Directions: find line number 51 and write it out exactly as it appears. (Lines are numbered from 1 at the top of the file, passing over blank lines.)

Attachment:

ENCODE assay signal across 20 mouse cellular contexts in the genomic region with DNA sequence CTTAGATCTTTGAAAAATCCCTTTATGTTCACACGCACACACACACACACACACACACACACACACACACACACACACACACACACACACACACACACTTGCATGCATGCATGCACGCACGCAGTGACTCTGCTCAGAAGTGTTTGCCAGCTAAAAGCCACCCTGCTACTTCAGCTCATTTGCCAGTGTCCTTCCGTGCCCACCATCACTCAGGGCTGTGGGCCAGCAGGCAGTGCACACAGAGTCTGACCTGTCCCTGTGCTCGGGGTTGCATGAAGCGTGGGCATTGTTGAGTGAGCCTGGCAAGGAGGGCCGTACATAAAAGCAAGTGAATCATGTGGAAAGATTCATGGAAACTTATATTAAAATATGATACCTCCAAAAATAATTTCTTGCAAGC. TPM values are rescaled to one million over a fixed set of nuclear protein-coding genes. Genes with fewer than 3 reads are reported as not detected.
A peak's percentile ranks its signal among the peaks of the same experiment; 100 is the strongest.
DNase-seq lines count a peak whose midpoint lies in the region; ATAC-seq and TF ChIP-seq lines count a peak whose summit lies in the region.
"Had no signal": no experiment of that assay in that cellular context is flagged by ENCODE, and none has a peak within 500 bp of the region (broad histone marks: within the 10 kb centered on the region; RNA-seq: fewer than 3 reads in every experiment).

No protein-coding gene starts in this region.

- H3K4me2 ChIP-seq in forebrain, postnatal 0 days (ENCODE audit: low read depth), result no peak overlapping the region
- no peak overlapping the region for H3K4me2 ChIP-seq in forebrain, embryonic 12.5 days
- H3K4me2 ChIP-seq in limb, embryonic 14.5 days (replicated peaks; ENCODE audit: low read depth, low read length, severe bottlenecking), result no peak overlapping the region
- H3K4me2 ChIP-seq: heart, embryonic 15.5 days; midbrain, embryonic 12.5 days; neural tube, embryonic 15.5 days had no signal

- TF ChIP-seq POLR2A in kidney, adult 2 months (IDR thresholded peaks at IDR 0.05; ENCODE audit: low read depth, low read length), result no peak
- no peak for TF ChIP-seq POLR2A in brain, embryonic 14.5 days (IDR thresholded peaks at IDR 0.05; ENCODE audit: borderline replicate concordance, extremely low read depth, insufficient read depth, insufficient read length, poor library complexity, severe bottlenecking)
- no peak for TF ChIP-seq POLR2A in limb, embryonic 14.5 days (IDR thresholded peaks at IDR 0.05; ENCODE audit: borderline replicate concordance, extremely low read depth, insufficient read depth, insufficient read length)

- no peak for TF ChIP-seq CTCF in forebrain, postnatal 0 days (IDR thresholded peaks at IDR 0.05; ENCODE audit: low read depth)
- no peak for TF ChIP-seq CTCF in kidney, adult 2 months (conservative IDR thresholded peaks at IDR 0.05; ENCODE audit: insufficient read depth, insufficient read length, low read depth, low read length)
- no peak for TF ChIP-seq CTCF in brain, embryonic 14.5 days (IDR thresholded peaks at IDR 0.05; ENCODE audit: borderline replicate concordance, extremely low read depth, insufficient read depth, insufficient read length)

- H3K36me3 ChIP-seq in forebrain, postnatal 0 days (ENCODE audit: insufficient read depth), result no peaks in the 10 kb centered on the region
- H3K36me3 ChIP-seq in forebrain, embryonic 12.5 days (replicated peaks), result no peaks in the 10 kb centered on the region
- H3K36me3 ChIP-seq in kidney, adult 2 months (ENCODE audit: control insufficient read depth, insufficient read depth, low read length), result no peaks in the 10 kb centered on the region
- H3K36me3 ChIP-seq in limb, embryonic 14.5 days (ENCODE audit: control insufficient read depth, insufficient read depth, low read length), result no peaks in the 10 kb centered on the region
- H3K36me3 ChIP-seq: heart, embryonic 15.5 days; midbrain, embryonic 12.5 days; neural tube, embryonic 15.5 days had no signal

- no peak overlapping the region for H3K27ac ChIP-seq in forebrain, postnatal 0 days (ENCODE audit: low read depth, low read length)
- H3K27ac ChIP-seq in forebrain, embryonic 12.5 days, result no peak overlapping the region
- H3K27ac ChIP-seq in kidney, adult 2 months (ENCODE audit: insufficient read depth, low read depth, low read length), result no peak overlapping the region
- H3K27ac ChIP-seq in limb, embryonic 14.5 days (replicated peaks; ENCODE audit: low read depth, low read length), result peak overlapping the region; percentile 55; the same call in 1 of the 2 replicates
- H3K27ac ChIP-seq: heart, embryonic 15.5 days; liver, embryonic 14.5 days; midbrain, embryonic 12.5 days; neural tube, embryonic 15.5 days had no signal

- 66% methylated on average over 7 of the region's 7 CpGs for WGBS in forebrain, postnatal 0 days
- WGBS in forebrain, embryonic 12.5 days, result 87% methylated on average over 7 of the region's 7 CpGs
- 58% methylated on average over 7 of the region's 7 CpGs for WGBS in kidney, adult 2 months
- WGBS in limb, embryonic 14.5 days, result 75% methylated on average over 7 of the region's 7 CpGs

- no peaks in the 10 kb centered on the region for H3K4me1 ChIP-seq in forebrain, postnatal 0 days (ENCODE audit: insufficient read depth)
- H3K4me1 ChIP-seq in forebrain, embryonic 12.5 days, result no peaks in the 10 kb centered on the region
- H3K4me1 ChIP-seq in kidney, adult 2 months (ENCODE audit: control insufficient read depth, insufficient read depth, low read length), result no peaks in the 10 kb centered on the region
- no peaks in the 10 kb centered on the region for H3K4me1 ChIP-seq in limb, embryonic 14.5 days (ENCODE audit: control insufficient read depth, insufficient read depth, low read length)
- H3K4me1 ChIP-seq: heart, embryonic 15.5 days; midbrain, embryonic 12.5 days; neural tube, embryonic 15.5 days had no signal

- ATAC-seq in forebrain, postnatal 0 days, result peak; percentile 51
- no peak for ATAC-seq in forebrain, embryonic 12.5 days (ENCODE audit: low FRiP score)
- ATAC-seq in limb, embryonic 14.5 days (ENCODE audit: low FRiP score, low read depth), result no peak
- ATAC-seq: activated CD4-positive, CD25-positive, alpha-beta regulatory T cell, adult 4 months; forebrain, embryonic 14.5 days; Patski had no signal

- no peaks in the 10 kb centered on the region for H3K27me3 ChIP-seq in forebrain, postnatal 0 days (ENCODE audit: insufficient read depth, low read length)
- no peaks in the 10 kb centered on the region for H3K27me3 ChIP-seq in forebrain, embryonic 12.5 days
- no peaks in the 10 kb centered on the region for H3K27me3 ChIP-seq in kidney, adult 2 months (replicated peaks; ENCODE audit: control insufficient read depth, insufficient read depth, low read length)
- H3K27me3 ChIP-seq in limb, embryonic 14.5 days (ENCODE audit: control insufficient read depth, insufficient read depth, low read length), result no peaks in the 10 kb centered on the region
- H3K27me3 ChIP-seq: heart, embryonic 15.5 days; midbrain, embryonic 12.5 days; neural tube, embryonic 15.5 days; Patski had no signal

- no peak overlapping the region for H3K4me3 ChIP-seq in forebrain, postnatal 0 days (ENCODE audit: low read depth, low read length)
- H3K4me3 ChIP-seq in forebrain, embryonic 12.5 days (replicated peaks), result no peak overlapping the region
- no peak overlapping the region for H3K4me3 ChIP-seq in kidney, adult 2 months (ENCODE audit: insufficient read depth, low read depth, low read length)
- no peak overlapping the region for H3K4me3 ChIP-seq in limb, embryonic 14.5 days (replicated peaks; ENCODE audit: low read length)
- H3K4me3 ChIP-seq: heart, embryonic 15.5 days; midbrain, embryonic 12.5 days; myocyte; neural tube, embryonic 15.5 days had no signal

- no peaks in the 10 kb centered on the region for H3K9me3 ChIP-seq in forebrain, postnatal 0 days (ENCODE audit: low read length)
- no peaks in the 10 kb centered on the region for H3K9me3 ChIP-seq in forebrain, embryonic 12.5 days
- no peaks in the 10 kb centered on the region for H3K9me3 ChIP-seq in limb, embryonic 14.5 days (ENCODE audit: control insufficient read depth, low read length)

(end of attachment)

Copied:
- no peaks in the 10 kb centered on the region for H3K9me3 ChIP-seq in limb, embryonic 14.5 days (ENCODE audit: control insufficient read depth, low read length)